Bright lights might irritate the eyes of someone with light sensitivity, or in clinical diagnosis, Photophobia.
A typical sign of many eye diseases is light sensitivities and that is why this appears to be common and overlooked by many. These symptoms might even sometimes appear for reasons unrelated to problems with the eyes. Light sensitivity is common, but how can you tell whether it’s a sign of anything more serious than just having two eyeballs light-sensitive? Learn more about light sensitivity, its causes, and when it’s time to consult a doctor in the sections below.
What are the Causes?
- Irritation of the colored ring around your eye’s pupil can cause light sensitivity: conjunctivitis (inflammation of eyelid tissue) or iritis (swelling and inflammation of the iris) Increased tears, redness, and pain in the affected eye, as well as a gritty sensation in the eye are a manifestations of dry eye syndrome, which happens when the tear glands fail to produce enough tears to lubricate the eyes, resulting in dry eyes. There can also be other symptoms such as pain, burning, and issues with contact lenses.
- A corneal abrasion is a scratch or injury to the cornea, the clear, transparent covering on the front of the eye. Getting a particle in your eyes, such as dirt or sand, can quickly lead to conjunctivitis. Inflammation, watery eyes, and a rosy appearance are all possible additional symptoms.
- There are several migraine symptoms, including photophobia. One of the most common causes of migraine is a disturbance in the body’s hormonal balance. Other potential triggers include meals, stress, and the environment. Aside from the throbbing in one portion of your head, you may also experience nausea and vomiting as well.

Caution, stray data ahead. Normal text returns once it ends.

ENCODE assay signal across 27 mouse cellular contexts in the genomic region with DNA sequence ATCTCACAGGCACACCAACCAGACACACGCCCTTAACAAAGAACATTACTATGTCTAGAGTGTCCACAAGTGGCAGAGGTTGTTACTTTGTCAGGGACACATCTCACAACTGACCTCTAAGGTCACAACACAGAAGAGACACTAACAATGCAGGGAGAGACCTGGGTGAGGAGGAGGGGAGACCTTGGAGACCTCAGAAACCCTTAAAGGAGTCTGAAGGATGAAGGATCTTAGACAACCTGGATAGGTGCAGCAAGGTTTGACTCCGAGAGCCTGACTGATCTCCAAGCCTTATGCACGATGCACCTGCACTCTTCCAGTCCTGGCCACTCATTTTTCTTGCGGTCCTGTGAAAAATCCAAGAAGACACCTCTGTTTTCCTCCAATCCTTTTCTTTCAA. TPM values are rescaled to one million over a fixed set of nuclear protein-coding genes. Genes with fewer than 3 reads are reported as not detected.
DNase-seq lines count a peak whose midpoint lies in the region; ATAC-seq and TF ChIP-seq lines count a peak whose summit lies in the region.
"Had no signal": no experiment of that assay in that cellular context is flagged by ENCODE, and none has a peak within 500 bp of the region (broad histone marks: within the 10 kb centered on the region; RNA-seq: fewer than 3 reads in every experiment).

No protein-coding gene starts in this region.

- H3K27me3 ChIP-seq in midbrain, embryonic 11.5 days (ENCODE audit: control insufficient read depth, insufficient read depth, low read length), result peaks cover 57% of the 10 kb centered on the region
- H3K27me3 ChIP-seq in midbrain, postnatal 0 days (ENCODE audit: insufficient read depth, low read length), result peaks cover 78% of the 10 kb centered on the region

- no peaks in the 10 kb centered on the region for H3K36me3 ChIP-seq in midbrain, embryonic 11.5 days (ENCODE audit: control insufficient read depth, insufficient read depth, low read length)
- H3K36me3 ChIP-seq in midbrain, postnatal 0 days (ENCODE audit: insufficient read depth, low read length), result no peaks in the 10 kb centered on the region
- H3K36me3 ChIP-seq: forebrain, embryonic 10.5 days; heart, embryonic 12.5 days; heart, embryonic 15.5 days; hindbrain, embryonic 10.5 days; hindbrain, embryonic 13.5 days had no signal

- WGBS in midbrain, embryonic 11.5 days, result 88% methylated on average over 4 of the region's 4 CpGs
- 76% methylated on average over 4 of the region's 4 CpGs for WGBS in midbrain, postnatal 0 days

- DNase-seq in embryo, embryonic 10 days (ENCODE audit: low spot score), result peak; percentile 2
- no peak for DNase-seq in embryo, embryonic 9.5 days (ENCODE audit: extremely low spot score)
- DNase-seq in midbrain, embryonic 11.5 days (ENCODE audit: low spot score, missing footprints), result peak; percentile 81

How to Treat at Home?
The first thing you can do at home to alleviate the discomfort of photophobia is to avoid the sun as often as possible and keep the lights lowered. Keeping your eyes shut or using dark-colored glasses might also help. Glasses the woodlands may also be necessary and recommended if you have other eyesight problems.
What is the best time to go to the doctor?
A person’s sensitivity to light isn’t always a cause for concern. The same is true if you know what triggers your hypersensitivity to light, such as experiencing a migraine. Other times, however, it’s better to visit a medical professional especially when you experience severe symptoms. If you have any of the following symptoms, you may want to see your physician:
- Sensitivity to light hurts
- Your sensitivity to light has increased.
- you’re experiencing other symptoms like blurry vision or watery eyes.
- An eye injury occurred to you when you were out
- you must wear sunglasses even if you are in the house
In order to determine if your light sensitivities mean photophobia, it is important to make an appointment with your doctor and do it immediately as this can still be treated. Symptoms may be alleviated if the underlying cause is addressed.
If you’re having severe photophobia or if you’d want more advice on how to alleviate your symptoms, see your doctor.
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